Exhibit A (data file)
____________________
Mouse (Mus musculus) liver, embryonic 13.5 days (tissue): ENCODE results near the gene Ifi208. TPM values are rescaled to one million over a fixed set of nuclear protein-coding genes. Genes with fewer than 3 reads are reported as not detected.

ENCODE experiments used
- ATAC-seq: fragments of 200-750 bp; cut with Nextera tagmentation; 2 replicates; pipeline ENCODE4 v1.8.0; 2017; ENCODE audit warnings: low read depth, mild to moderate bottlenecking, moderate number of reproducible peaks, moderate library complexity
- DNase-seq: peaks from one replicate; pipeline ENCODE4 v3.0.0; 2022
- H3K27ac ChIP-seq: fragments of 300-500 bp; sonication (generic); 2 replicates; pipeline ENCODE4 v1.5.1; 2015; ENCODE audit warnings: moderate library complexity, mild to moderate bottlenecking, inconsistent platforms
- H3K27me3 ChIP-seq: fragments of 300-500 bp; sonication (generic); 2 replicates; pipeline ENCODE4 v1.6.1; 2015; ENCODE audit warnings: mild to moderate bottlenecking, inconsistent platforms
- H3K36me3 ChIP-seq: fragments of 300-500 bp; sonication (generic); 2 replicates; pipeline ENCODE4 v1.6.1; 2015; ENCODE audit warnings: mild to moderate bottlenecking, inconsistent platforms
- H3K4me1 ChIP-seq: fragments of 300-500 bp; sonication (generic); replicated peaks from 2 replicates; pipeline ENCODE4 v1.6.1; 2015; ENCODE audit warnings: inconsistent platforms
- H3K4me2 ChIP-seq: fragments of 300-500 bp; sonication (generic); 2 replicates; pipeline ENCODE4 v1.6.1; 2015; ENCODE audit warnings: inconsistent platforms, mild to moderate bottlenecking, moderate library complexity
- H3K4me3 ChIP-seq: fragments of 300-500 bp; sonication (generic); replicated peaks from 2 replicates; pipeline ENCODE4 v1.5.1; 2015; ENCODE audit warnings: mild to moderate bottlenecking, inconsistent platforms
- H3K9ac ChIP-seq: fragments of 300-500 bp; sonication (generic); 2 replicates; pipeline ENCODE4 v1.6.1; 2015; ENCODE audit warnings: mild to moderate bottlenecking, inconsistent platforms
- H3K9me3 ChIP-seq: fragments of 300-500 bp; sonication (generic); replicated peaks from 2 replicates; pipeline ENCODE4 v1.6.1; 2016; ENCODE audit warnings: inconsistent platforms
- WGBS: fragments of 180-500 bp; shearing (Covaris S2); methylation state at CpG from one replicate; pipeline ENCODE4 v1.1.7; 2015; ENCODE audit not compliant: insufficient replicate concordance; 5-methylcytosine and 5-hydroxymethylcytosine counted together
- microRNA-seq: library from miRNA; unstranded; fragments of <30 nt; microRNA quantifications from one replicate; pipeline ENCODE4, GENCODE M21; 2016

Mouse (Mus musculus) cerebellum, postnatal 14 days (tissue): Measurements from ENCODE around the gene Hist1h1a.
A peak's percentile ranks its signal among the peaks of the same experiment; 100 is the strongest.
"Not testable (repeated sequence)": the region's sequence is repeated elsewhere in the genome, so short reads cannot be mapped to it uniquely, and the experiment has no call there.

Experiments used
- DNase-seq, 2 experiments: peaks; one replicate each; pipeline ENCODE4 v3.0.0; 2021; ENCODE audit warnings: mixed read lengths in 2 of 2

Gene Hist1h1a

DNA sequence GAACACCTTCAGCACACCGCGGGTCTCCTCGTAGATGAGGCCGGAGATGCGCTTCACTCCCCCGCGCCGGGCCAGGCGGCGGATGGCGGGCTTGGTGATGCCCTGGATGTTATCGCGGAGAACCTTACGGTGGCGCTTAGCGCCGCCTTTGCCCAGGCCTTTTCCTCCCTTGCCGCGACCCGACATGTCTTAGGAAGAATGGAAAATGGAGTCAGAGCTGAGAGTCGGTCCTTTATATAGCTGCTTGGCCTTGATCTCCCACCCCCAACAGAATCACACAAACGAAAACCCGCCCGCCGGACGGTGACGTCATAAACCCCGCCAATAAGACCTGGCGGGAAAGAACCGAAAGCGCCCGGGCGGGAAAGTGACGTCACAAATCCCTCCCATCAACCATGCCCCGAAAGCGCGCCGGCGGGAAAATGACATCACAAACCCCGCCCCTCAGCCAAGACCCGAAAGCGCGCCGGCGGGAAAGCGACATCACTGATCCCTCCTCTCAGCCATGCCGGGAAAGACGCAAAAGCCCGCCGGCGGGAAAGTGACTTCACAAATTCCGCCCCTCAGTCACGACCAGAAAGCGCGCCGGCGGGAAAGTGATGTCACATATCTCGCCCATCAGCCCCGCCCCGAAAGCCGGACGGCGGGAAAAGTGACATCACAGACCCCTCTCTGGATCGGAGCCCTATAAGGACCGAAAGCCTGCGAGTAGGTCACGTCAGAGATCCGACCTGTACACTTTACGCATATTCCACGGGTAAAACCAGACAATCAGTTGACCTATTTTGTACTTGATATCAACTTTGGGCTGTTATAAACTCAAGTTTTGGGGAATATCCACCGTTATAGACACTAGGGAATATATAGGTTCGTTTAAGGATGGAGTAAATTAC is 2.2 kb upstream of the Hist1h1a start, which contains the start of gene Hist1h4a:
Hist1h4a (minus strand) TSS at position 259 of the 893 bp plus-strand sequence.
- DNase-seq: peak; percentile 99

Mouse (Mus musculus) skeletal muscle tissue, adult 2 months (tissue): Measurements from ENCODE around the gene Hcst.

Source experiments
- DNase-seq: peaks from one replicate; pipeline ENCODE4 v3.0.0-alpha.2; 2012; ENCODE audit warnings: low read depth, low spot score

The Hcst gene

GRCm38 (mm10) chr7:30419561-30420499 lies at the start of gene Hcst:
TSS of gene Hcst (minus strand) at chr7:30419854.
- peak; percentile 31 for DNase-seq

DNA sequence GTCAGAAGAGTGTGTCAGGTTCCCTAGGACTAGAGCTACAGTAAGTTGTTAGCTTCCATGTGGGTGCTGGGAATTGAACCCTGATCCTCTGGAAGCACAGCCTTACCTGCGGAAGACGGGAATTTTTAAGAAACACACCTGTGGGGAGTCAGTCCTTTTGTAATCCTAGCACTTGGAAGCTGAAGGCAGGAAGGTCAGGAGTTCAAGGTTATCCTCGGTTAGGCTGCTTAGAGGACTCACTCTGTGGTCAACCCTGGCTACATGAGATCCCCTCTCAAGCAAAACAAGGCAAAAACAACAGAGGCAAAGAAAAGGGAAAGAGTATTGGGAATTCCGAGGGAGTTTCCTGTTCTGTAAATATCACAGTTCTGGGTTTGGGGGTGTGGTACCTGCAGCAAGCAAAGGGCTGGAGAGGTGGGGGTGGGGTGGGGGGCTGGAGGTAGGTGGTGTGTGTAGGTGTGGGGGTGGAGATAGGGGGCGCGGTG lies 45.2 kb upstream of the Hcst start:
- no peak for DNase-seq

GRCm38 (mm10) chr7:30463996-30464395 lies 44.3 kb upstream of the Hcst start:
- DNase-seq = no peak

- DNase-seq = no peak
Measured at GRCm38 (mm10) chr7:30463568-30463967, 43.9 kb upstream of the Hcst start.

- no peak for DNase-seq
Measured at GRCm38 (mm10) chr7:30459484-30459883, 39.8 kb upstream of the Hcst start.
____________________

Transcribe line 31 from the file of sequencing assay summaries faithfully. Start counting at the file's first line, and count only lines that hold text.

DNA sequence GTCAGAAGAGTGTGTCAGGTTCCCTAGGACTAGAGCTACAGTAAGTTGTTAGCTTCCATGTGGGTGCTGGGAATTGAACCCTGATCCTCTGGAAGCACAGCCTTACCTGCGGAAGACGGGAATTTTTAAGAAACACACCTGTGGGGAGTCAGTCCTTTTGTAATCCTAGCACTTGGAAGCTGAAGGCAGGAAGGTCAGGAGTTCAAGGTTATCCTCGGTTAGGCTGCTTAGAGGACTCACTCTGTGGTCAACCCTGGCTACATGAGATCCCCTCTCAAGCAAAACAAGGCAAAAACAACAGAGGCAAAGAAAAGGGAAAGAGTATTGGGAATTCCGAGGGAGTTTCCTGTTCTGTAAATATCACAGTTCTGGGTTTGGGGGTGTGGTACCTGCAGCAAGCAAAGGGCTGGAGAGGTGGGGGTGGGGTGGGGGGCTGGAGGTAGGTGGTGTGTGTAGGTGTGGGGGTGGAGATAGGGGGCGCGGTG lies 45.2 kb upstream of the Hcst start: